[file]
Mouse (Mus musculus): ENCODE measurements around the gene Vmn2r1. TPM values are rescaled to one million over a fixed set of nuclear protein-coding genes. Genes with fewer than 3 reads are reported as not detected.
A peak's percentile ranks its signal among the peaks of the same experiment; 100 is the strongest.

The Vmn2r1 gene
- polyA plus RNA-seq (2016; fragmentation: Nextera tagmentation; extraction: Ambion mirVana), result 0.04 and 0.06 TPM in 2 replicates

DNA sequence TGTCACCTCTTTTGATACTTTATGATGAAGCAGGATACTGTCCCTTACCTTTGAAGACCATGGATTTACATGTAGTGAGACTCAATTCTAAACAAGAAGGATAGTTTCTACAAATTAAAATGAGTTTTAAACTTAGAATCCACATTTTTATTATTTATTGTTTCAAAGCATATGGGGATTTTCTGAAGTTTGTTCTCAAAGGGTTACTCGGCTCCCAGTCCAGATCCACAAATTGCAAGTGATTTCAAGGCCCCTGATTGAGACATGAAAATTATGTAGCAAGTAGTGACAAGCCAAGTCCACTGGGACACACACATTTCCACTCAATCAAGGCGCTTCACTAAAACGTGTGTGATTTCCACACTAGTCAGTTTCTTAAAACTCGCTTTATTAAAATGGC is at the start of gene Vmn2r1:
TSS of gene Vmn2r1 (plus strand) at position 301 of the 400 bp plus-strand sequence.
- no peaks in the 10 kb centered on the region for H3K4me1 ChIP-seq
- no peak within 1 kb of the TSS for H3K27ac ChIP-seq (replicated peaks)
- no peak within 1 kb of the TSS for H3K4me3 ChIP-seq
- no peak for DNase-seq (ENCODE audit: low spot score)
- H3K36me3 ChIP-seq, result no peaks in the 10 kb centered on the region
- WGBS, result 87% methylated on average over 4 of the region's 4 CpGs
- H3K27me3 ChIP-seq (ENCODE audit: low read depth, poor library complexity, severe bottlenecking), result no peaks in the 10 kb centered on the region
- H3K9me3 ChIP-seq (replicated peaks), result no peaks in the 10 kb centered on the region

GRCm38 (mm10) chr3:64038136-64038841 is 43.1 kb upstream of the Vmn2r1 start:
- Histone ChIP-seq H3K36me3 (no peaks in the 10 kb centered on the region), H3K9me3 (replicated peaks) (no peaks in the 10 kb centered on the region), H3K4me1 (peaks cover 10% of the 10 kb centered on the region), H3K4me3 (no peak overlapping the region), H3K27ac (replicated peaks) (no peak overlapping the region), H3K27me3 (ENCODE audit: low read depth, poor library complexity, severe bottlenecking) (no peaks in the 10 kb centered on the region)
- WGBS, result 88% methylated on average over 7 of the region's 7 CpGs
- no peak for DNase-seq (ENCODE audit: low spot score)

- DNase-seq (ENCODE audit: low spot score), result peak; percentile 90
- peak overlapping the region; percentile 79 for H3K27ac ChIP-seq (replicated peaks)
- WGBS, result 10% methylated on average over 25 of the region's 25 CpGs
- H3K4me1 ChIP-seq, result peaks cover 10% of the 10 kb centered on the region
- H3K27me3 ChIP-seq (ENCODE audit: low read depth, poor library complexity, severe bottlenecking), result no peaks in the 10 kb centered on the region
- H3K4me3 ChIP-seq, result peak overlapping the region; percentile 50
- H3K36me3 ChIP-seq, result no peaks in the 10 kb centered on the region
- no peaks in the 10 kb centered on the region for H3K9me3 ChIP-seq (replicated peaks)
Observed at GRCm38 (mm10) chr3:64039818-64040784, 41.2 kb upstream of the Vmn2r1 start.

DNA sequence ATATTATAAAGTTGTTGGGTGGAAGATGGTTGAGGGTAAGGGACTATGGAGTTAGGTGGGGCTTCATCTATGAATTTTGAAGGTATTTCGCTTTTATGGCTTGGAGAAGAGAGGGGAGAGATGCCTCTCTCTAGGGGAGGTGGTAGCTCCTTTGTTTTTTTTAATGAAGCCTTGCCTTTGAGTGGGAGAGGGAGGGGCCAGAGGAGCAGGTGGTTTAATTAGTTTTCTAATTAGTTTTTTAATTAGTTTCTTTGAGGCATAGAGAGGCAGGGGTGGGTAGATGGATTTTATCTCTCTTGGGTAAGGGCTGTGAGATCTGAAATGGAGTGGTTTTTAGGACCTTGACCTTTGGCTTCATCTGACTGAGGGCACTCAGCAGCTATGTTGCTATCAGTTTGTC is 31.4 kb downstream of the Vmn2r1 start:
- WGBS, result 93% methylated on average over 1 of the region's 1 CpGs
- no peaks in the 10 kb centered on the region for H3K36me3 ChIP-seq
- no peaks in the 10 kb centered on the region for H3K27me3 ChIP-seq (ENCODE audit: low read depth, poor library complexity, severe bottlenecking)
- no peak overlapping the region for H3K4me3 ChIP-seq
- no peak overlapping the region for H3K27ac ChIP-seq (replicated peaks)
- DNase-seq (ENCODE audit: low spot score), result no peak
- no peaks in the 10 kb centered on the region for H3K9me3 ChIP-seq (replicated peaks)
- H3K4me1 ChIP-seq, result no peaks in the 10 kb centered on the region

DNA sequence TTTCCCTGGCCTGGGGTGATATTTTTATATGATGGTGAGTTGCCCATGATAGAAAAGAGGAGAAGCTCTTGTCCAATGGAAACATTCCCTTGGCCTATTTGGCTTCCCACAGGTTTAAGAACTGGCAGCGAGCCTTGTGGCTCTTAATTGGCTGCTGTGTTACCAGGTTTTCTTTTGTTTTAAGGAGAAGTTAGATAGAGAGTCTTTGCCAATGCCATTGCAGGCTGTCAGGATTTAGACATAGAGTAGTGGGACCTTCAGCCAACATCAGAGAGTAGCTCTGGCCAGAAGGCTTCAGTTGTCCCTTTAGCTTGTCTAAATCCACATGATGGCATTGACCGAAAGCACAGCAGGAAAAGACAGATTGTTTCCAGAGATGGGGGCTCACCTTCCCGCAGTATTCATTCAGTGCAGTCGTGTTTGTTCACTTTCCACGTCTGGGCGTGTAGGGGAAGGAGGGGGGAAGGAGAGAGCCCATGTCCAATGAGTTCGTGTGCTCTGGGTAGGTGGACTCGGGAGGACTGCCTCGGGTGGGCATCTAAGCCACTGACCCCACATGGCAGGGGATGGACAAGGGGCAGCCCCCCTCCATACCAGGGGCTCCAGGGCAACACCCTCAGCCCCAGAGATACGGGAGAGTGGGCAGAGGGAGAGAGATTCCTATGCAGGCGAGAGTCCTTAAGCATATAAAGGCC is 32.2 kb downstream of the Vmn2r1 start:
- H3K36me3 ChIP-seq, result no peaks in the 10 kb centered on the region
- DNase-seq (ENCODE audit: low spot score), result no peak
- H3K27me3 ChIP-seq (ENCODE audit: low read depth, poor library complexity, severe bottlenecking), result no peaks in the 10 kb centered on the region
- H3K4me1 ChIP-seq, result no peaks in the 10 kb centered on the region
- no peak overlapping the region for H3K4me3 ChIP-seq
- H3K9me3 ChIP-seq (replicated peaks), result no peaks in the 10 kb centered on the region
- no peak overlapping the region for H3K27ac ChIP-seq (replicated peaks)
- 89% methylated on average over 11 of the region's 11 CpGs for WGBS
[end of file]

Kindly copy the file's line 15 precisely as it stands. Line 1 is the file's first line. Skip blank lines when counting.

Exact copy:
GRCm38 (mm10) chr3:64038136-64038841 is 43.1 kb upstream of the Vmn2r1 start: